NMCLax24 said…
Damn, this all time 9 task would be pretty hard for a Yankee fan, because we love to horde superstars.

I think it would be pretty interesting to do the 9 all time worst offensive seasons by superstars after being paid big bucks by the yankees. I'm convinced that there would be some legendary flops on that list lol.
Wow...I shudder to think what the Rangers have to compete with this. I'm thinking Rangers win.

My confirmation word is prize. Funny.
SpastikMooss said…
wow...Zoilo - now THERE'S a great name.
Andy said…
I did some research too.

Your data is a bit off. In 1957 Koufax didn't get on base at all--he had no hits and no walks in 27 PAs.

Other Dodgers pitchers with 1 or 0 times on base in a season:

K Ishii, 2003, 43 PAs, 1 triple
S Maglie, 1957, 33 PAs, 1 single
B Tomko, 2007, 34 PAs, 1 BB, 1 RBI
I Hutchinson, 1939, 28 PAs, 1 single, 1 RBI

After Koufax's 0-fer in 1957, the next highest PA total with an 0-fer is A Decatur, 1923 (22 PAs)
Unknown said…
Here's a Yankees all-time worst 9 for you:

C: Jake Gibbs, 1968 (.213/.270/.277, 3 HR, 29 RBI, 31 R, 9 SB, 460 PA, 124 G)
Runner-up: Joe Girardi, 1997

1B: Johnny Sturm, 1941 (.239/.293/.300, 3 HR, 36 RBI, 58 R, 3 SB, 568 PA, 124 G)
Runner-up: Babe Dahlgren, 1939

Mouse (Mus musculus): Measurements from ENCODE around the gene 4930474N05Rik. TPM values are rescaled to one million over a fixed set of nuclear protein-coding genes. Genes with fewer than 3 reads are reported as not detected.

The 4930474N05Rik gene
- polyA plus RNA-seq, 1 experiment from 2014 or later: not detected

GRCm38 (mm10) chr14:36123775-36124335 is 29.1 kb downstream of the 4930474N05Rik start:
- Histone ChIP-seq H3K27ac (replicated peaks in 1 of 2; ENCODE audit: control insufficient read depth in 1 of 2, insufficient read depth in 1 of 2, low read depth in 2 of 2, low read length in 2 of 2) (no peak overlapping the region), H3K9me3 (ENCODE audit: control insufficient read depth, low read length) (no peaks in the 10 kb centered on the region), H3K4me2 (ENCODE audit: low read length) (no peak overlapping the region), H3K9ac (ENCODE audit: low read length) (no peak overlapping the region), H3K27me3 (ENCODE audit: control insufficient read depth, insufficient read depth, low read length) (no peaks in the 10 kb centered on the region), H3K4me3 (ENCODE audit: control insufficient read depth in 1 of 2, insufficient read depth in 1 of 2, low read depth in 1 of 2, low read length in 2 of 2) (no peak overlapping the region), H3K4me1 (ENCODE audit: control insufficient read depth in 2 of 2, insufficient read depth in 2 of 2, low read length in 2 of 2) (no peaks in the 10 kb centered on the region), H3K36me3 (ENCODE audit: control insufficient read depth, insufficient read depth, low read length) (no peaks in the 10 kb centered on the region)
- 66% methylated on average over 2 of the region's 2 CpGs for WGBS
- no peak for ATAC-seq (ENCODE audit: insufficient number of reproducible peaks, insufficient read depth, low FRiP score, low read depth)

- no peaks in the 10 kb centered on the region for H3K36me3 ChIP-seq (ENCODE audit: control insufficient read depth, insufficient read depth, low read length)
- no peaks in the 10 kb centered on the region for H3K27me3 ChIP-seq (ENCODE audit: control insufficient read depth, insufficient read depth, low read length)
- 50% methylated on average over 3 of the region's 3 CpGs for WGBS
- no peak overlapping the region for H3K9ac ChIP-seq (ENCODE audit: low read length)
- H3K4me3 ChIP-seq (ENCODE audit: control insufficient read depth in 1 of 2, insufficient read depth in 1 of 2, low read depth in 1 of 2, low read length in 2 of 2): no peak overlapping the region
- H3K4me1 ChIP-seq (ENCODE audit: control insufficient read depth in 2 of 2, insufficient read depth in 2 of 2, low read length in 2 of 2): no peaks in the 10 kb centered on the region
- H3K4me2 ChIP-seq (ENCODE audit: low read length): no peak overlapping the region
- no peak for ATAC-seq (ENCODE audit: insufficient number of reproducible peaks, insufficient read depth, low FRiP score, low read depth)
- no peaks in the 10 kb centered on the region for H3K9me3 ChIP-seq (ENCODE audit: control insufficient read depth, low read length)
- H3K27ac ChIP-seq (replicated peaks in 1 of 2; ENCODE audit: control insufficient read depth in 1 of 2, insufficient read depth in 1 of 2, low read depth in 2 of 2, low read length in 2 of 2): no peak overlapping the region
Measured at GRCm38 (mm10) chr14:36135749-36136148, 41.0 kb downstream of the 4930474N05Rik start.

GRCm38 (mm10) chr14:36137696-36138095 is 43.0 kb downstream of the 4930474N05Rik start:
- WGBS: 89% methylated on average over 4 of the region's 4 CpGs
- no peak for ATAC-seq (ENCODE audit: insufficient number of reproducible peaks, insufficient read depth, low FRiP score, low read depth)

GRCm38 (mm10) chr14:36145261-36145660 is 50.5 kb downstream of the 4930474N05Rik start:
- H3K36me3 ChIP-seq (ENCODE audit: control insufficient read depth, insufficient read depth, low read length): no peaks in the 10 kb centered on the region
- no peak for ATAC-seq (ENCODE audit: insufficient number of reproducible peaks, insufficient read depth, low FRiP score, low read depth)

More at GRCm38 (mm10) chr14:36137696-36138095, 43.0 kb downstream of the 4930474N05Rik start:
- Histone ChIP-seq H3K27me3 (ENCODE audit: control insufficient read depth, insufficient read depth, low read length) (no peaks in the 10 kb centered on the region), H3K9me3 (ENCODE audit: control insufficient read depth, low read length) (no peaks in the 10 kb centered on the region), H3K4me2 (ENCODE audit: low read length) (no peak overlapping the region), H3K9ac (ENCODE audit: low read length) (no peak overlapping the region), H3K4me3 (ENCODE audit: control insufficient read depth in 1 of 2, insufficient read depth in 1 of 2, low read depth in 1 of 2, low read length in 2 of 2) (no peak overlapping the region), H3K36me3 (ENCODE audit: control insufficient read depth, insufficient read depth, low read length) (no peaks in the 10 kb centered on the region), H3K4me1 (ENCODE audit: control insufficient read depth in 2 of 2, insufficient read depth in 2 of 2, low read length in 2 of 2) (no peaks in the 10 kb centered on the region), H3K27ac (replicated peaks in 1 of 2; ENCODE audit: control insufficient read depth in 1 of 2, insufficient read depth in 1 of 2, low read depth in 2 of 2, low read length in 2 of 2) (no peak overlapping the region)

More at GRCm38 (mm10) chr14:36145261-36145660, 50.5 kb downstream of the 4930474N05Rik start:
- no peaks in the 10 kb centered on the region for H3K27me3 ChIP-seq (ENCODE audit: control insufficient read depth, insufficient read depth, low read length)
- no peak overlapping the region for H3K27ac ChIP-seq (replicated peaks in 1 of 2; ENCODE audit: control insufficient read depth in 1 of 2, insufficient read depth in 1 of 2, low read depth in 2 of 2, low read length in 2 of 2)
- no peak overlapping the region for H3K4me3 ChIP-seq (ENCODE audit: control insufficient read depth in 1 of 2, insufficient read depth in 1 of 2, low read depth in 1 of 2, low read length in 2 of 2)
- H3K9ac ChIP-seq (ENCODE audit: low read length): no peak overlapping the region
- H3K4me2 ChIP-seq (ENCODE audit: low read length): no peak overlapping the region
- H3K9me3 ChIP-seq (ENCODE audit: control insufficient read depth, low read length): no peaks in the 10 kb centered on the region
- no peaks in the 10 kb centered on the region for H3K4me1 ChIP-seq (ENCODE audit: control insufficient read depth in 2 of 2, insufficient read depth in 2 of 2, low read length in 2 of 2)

2B: Fritz Maisel, 1917 (.198/.267/.228, 0 HR, 20 RBI, 46 R, 29 SB, 466 PA, 113 G)
Runner-up: Horace Clarke, 1968

SS: Alvaro Espinoza, 1990 (.224/.258/.274, 2 HR, 20 RBI, 31 R, 1 SB, 472 PA, 150 G)
Runner-up: Pee-Wee Wanninger, 1925

3B: Jerry Kenney, 1970 (.193/.284/.282, 4 HR, 35 RBI, 46 R, 20 SB, 461 PA, 140 G)
Runner-up: Clete Boyer, 1964

LF: Jake Powell, 1937 (.263/.314/.364, 3 HR, 45 RBI, 54 R, 7 SB, 400 PA, 97 G)
Runner-up: Duffy Lewis, 1920

CF: Melky Cabrera, 2008 (.249/.301/.341, 8 HR, 37 RBI, 42 R, 9 SB, 453 PA, 129 G)
Runner-up: Dave Fultz, 1905

RF: Willie Keeler, 1907 (.234/.265/.255, 0 HR, 17 RBI, 50 R, 7 SB, 467 PA, 107 G)
Runner-up: Sammy Vick, 1919

DH: Ruben Sierra, 1996 (.258/.327/.403, 11 HR, 52 RBI, 39 R, 1 SB, 407 PA, 96 G)
Runner-up: Kevin Maas, 1991

P: Marshall Bridges, 1962 (0-14, 7 K, 0 R, 0 RBI, 1 SH)
Runner-up: Bill Stafford, 1965
Johngy said…
This was awesome.
night owl said…
Andy: Koufax did score a run in 1957. You're right, he didn't walk. But he must've got on base somehow. Fielder's choice perhaps?
Andy said…
He reached on base in this game:

http://www.baseball-reference.com/boxes/CHN/CHN195708010.shtml

Did you see I pimped this post on the Baseball-Reference.com blog today?
night owl said…
Ah, reached on an error and scored on a home run by Hodges. Against the Cubs. Figures.
SpastikMooss said…
You're famous dude!!!
Field of Cards said…
Do the Pilots! Do the Pilots!
Matt Runyon said…
Wow! Those are some pretty putrid seasons there. I remember that '89 Shelby season well -- I had just traded for him in an APBA league and then he took a dump.

I think I'll do this for the Giants on my blog. It'll take more time for me -- the Giants have a lot more putrid seasons to choose from. :(